Ryan showed good generalship at the 1918 election and, despite a split in the Labor Party over conscription for overseas service, Ryan's government was returned with a large majority. The defection of Prime Minister Billy Hughes and a significant number of other Labor politicians to the non-Labor side, including New South Wales Premier William Holman, left Ryan as the head of the only Labor government at any level in Australia. As such, he was instrumental in leading the fight against conscription in the plebiscites launched by Hughes in 1916 and 1917.

Friction between Hughes and Ryan almost led to violence in November 1917, when the Australian federal government conducted a raid on the Government Printing Office in Brisbane, to confiscate copies of Hansard that covered debates in the Queensland Parliament during which anti-conscription sentiments had been aired. On 29 November 1917, Billy Hughes travelled to Warwick, southern Queensland, to campaign in support of the 1917 Australian conscription referendum. An egg was thrown at Hughes, resulting in his decision to form the Australian Federal Police.

The State Library of Queensland holds several collections providing insight into the complexity and divisiveness of the conscription debate at the time, but the Stable Collection 1917-1991 containing a surviving copy of Hansard No. 37 is considered a treasure among them.[2]

Statue of Thomas J. Ryan in Queens Gardens, Brisbane

Federal politician[edit]

Ryan was asked by a resolution of a special federal Labor conference to enter federal politics, the only occasion that such a motion has been passed. He was campaign director for the Labor Party during the 1919 Federal election, and was elected to the House of Representatives in the Federal Parliament as the member for West Sydney. In 1920, he was appointed King's Counsel. He had been widely touted as a likely Labor leader before his premature death.[3]

Although a big man physically, Ryan was not strong in health. Weakened by influenza while he was in England at the time of the 1918 flu pandemic, he suffered repeatedly thereafter from bronchial and nasal infections. Furthermore, he seldom took a holiday and was tired from overwork. In July 1921, he set out to campaign for the Labor candidate William Dunstan in the by-election for the federal seat of Maranoa. He was sick at the start and his condition worsened during the long trip. On 1 August 1921, he died in Glenco Hospital, Barcaldine, Queensland, of pneumonia. His body was taken by train to Brisbane, past crowds gathered at each station. Archbishops Duhig and Mannix presided over his funeral in St Stephen's Cathedral and his burial in Toowong Cemetery.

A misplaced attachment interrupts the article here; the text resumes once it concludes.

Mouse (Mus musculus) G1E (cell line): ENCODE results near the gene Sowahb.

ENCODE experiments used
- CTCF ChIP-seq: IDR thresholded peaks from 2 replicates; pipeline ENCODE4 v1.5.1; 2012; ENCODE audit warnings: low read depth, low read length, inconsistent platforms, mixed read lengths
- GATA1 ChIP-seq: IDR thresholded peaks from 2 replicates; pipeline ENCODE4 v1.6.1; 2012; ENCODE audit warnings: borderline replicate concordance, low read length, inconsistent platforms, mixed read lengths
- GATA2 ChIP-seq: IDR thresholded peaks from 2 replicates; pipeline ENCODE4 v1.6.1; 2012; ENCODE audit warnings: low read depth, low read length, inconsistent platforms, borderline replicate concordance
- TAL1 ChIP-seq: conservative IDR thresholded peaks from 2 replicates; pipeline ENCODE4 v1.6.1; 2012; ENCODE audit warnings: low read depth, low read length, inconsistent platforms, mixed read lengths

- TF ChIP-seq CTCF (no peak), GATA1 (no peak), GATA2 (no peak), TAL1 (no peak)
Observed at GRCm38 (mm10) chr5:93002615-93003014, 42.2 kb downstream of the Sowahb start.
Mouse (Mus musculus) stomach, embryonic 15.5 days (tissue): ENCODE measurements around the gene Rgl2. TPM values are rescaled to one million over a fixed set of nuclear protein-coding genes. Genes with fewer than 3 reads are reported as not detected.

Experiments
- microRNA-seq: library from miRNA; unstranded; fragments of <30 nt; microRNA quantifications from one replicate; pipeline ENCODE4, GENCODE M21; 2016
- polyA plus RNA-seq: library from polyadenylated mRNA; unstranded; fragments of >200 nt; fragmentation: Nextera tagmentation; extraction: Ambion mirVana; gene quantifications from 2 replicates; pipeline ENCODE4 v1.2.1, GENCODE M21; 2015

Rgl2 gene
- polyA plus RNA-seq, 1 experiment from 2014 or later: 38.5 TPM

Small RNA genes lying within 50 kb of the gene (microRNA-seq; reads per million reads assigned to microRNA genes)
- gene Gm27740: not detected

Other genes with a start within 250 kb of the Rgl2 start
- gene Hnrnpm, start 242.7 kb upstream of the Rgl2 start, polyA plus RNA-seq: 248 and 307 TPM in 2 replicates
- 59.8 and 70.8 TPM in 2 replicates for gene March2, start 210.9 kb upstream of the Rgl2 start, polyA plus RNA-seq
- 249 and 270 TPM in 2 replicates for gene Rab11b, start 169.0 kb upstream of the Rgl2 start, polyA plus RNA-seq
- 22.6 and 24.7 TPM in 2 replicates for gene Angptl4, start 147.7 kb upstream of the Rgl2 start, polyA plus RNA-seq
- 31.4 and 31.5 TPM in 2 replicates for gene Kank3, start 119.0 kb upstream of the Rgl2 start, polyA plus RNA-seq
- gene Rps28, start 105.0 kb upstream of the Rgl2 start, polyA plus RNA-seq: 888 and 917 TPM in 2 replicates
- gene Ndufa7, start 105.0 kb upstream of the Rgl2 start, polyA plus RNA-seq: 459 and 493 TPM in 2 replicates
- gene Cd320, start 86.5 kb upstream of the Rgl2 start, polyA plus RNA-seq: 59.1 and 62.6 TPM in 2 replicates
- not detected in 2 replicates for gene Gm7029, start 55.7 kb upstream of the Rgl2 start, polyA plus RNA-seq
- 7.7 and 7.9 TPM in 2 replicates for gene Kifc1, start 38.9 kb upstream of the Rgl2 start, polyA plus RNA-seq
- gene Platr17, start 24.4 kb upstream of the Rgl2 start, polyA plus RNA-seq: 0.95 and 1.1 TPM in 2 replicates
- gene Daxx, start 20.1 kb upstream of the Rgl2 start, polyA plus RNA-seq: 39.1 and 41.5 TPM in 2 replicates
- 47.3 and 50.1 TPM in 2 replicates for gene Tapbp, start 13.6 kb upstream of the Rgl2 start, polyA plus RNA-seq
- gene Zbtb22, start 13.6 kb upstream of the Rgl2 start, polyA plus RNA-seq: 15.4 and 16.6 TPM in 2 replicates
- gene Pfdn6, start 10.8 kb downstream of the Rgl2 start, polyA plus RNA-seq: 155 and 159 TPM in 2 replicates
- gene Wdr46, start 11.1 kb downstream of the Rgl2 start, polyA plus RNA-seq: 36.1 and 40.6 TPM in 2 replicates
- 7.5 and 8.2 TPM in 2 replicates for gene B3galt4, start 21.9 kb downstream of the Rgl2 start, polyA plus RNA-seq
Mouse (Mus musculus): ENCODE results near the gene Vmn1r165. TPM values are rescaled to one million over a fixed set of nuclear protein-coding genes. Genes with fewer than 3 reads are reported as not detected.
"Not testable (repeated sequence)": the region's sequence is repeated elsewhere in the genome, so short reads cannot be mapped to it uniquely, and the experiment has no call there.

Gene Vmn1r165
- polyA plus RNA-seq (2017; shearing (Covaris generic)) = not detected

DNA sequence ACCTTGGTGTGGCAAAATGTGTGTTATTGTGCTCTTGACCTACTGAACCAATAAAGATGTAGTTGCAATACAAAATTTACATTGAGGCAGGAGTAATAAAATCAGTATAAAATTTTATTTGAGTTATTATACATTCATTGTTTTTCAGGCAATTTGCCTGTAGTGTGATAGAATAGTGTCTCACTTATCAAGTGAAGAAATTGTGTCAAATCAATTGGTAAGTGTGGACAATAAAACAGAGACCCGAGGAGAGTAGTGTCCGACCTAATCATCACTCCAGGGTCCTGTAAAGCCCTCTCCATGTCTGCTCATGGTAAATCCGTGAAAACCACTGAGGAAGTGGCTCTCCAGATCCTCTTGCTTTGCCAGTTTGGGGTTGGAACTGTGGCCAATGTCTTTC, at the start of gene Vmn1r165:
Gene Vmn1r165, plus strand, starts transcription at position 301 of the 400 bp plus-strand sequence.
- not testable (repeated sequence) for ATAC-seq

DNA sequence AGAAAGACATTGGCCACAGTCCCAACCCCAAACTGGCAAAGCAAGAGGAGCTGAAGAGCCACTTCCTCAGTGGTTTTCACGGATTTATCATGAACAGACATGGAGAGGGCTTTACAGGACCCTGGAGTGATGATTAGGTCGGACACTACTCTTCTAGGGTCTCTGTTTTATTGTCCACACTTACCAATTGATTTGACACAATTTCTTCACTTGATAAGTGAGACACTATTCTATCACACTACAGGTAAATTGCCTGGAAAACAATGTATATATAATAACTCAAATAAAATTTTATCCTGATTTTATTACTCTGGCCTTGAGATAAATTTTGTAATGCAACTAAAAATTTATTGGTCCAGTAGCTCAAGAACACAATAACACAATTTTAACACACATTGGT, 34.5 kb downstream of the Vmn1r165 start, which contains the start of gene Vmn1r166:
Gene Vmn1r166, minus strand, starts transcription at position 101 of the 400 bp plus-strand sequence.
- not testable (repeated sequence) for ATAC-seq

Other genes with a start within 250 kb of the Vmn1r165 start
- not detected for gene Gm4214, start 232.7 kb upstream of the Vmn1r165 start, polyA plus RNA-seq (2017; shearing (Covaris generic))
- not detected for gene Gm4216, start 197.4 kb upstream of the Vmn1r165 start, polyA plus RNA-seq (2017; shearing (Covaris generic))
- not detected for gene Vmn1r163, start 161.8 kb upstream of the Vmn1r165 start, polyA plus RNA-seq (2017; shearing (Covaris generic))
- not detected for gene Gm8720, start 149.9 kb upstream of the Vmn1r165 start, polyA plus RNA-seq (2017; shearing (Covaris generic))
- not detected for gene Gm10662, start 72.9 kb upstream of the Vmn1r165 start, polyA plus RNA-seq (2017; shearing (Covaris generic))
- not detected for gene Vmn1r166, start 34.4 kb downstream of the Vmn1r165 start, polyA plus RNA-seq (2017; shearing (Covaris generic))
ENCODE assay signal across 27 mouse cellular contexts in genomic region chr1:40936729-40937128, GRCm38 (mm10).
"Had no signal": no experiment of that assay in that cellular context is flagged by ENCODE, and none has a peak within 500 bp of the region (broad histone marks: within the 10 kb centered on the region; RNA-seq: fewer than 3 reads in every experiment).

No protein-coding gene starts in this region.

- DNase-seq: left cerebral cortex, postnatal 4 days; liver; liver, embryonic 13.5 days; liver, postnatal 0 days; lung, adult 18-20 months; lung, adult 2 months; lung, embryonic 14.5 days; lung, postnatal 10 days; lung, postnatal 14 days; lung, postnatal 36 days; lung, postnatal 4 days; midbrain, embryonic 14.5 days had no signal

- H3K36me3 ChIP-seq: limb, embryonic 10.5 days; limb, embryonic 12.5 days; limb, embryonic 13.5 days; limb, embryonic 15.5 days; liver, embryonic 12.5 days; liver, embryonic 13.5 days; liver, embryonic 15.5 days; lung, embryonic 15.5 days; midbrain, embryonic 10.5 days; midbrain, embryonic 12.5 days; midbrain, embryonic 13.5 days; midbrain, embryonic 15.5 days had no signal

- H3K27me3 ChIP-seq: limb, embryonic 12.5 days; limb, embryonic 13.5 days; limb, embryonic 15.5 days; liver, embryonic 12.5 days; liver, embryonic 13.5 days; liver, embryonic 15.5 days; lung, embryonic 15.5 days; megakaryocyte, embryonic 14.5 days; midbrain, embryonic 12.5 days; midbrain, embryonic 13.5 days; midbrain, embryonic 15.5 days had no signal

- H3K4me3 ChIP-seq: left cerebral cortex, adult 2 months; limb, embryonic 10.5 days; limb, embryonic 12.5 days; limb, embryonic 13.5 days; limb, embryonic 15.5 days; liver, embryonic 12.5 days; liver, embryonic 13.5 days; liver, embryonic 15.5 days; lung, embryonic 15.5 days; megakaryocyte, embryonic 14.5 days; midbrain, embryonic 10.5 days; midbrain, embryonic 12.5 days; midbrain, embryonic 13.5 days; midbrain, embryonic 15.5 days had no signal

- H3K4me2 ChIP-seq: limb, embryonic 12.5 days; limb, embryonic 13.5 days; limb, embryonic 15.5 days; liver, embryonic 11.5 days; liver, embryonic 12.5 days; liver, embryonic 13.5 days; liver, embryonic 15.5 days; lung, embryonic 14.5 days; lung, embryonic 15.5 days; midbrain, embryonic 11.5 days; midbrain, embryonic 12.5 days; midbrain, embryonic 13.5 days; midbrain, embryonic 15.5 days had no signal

Personal life[edit]

Ryan married Lily Virginia Cook in 1910. She survived him with a son and a daughter and, in 1944, was appointed the Queensland government representative in Melbourne.


T. J. Ryan's headstone[4] at Brisbane's Toowong Cemetery

The early death of such a capable leader was a great blow to the Labor movement. Ryan was described as urbane, amiable and approachable, and his personality had allowed him to win the confidence and trust of people in all ranks, from the governor of the Bank of England to militant unionists. He could hit hard with sarcasm when challenged by foes such as Hughes, yet he remained friendly with numerous fellow parliamentarians, including some of his firmest conservative opponents. The Queensland parliamentary officer and historian, Charles Bernays, regarded Ryan as the greatest parliamentary leader he had observed: "an earnest exponent of the faith that was in him, and a generous big-hearted fighter". Many other historians believe that Ryan, a much bolder figure than federal Labor leader Frank Tudor, would have been Australia's fourth ALP Prime Minister, had he lived just a few years more.[5] A memorial fund collected money to erect a ten-foot (3 m) bronze statue which stands in Queen's Park, Brisbane, near the Old Executive Building. The wording on the metal plaque on the pedestal of the statue describes him as: "Scholar - Jurist - Statesman".

The Federal electoral division of Ryan is named after him, and a Ryan medal was struck for candidates obtaining the highest pass in the annual state scholarship examination.

See also[edit]


  1. ^ Ross McMullin, The Light on the Hill: The Australian Labor Party 1891-1991
  2. ^ CC BY icon.svg This Wikipedia article incorporates text from Stable collection 1917 – 1991: treasure collection of the John Oxley Library (14 October 2021) published by the State Library of Queensland under CC-BY licence, accessed on 31 May 2022.
  3. ^ Featured Chambers Issue 32 Archived 26 February 2011 at the Wayback Machine — Hearsay – The Journal of the Bar Association of Queensland
  4. ^ Ryan, Thomas Joseph Archived 13 June 2012 at the Wayback Machine — Brisbane City Council Grave Location Search
  5. ^ Johnston, W. Ross; D. J. Murphy. "Ryan, Thomas Joseph (1876 - 1921)"


  • Queensland Political Portraits 1859-1952, University of Queensland Press, 1978
  • Johnston, W. Ross; D. J. Murphy. Ryan, Thomas Joseph (1876 - 1921). Australian Dictionary of Biography. Australian National University. Retrieved 31 May 2007.
  • Serle, Percival (1949). "Ryan, Thomas Joseph". Dictionary of Australian Biography. Sydney: Angus and Robertson.

External links[edit]

Political offices
Preceded by Premier of Queensland
Succeeded by
Preceded by Leader of the Opposition of Queensland
Succeeded by
Preceded by Leader of the Labor Party in Queensland
Succeeded by
Parliament of Queensland
Preceded by Member for Barcoo
Succeeded by
Parliament of Australia
Preceded by Member for West Sydney
Succeeded by